Mistake is a dirty word. In it’s eight letters, its connotation packs mighty punch. One in which we spend most of our lives trying to avoid in our personal and professional lives. In the professional realm, businesses ranging from apparel brands to even fast food joints have corporate bibles laying down the law for what constitutes a perfect product down to the last detail. This is all in an effort to avoid them.
Mistakes are perceived as bad and costly for business. Cumulative Mistakes create a cost burden on companies by having to increase production to make up for unsellable product. In addition, usually another product or service is offered to the customer for free or a discount to “right the wrong.” And while making things right is synonymous with good business practice, maybe the way in which corporate heads have been viewing mistakes is not in line with how it is conceived by consumers.
HBC At It Again
Harvard Business School conducted a study to test out this theory on human behavior. In the study consumers had to choose whether they would purchase something with a mistake or keep even more money than what the product cost. In the first round, the chef had left a batch of chocolate in the oven for an extra five minutes either intentionally or by accident. Either way the end result was that his mistake led to the creation of a new flavor of chocolate. When participants tasted and found out the new creation was a mistake, they opted to buy the product instead of keeping the money. Interestingly though, when they found out he did it on purpose they chose the money.
This study continued on with a photograph for sale in which the mistakes ranged from over exposure to finger bombing. The same reaction from consumers continued here. The artist made a mistake unintentionally? Then consumers thought its value increase. The new finding here was that these imperfections in the photograph from a critical standpoint does not enhance the photograph. In fact, they are textbook signs of poor photography.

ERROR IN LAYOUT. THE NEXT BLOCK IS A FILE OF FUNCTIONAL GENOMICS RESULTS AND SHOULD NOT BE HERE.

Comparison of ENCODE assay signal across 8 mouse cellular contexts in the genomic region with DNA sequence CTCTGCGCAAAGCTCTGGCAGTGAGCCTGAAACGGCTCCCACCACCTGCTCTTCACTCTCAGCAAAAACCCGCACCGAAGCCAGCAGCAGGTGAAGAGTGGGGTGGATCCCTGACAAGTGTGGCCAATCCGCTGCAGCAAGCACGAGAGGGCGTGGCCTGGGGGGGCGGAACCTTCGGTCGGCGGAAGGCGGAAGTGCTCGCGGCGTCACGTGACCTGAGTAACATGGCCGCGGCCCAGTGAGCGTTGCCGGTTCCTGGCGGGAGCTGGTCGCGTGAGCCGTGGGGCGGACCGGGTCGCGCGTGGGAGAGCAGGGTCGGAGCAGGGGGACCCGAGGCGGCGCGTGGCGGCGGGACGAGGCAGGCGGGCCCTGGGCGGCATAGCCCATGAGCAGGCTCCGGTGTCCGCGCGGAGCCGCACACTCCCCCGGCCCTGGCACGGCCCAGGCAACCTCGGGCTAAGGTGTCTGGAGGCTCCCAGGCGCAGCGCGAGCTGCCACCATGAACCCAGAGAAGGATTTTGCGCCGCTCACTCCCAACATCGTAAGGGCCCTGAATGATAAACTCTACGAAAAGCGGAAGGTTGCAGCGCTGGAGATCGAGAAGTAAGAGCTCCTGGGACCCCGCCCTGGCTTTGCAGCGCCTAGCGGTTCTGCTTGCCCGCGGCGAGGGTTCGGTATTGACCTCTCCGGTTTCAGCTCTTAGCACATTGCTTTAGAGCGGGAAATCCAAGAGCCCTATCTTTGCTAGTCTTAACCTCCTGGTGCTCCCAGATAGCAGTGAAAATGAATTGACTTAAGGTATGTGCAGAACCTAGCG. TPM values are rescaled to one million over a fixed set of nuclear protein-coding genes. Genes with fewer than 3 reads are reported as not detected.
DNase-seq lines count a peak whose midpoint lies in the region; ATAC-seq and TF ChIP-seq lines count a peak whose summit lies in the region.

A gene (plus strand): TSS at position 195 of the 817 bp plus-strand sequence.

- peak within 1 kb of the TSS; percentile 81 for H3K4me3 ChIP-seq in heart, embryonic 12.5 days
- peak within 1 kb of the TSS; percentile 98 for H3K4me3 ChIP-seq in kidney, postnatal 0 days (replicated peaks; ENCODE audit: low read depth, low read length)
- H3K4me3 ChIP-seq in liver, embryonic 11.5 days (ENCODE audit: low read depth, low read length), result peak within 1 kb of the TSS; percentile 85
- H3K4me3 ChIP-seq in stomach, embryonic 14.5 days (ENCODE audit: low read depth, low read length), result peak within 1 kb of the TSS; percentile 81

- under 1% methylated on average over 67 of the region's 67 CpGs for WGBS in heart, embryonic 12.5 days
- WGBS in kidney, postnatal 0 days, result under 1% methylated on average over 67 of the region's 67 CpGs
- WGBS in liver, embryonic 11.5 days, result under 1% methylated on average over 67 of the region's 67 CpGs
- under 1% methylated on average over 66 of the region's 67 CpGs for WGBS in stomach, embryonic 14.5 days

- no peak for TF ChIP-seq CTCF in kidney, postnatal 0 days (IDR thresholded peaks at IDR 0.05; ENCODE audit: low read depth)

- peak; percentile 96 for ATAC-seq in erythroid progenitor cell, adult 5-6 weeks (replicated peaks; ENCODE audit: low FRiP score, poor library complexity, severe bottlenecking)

So why on God’s green earth why would a consumer want a product that has a blemish or isn’t meeting certain criteria? Especially when there are rules, guidelines and standards that are employed to ensure that they meet them. I think in this world of mass and copycat production; people want something unique. HBC reports that they think consumers feels mistakes in product creation are more probable than there being no mistakes. Add to it that it feels more genuine. In this age people are attracted to character and a custom item no one else has. In turn, they stated, “the perceived rarity of mistakes increases their value.”
The takeaway? That consumers are attracted to imperfections made my mistake due to its differentiating factor as long as the overall quality is still in tact.